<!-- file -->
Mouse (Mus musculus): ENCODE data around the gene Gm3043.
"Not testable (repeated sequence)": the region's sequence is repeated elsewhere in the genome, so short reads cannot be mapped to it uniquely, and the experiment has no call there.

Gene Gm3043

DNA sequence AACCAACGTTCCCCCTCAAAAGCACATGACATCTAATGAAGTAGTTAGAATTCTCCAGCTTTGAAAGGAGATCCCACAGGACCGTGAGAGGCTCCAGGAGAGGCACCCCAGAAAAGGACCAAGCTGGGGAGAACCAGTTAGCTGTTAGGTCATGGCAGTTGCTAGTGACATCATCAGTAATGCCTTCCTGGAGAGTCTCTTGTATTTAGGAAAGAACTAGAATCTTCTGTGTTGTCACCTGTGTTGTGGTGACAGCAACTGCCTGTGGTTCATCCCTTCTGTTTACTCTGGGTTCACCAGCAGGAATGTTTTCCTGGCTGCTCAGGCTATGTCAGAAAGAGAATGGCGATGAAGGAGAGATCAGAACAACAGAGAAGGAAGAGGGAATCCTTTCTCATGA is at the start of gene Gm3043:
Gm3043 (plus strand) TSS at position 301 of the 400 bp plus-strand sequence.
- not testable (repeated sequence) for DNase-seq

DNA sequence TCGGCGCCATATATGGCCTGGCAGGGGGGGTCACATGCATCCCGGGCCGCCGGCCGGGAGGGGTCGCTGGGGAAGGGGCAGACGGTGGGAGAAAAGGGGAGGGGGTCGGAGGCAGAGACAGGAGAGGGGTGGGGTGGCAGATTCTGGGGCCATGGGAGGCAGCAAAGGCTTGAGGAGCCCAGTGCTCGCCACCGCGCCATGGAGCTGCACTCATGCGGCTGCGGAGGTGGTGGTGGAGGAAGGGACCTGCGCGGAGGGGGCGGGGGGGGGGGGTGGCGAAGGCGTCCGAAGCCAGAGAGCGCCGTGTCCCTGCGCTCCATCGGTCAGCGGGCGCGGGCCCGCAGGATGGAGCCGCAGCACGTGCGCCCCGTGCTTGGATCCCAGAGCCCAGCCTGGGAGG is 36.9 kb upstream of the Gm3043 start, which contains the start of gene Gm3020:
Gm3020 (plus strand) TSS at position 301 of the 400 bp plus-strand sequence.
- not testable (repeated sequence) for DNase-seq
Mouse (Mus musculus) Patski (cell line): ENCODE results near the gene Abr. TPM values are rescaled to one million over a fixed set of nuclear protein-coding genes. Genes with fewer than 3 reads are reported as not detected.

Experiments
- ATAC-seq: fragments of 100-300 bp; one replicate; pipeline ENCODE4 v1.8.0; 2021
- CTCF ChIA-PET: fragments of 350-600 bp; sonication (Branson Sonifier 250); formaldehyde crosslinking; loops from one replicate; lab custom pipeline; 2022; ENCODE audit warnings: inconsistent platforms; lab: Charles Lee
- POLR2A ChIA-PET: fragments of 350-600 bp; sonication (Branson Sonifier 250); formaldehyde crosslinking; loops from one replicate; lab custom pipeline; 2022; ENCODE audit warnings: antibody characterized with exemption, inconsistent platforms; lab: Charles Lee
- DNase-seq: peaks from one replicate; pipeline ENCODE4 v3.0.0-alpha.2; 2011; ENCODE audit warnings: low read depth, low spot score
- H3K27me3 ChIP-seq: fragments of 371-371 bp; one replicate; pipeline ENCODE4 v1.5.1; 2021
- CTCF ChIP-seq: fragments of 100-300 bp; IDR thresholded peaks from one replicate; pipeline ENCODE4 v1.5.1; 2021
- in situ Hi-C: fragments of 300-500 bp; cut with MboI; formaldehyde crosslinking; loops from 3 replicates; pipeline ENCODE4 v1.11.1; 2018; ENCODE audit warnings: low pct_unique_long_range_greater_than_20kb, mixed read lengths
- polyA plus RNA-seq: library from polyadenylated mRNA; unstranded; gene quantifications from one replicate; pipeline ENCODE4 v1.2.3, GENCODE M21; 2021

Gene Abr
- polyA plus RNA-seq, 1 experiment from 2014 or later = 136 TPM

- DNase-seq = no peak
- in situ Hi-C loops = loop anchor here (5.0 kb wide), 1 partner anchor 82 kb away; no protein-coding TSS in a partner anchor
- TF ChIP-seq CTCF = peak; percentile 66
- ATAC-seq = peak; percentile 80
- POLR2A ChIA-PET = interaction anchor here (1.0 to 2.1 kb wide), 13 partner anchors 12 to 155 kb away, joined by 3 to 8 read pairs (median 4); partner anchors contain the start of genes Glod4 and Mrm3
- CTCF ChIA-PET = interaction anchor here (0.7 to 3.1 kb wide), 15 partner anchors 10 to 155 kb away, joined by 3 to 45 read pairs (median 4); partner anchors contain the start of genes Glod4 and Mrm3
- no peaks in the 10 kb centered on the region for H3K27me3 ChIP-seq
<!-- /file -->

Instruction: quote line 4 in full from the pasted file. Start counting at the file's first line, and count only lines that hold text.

DNA sequence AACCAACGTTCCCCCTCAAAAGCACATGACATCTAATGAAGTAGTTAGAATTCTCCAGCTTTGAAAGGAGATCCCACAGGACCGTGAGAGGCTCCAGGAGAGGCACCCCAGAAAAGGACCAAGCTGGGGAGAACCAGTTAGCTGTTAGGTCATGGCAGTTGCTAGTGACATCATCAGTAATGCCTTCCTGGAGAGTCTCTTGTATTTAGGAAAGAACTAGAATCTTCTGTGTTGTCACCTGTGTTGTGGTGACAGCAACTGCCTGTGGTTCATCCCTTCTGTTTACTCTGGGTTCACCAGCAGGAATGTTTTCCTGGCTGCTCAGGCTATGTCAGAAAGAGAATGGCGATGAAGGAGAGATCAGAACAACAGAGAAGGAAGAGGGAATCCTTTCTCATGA is at the start of gene Gm3043: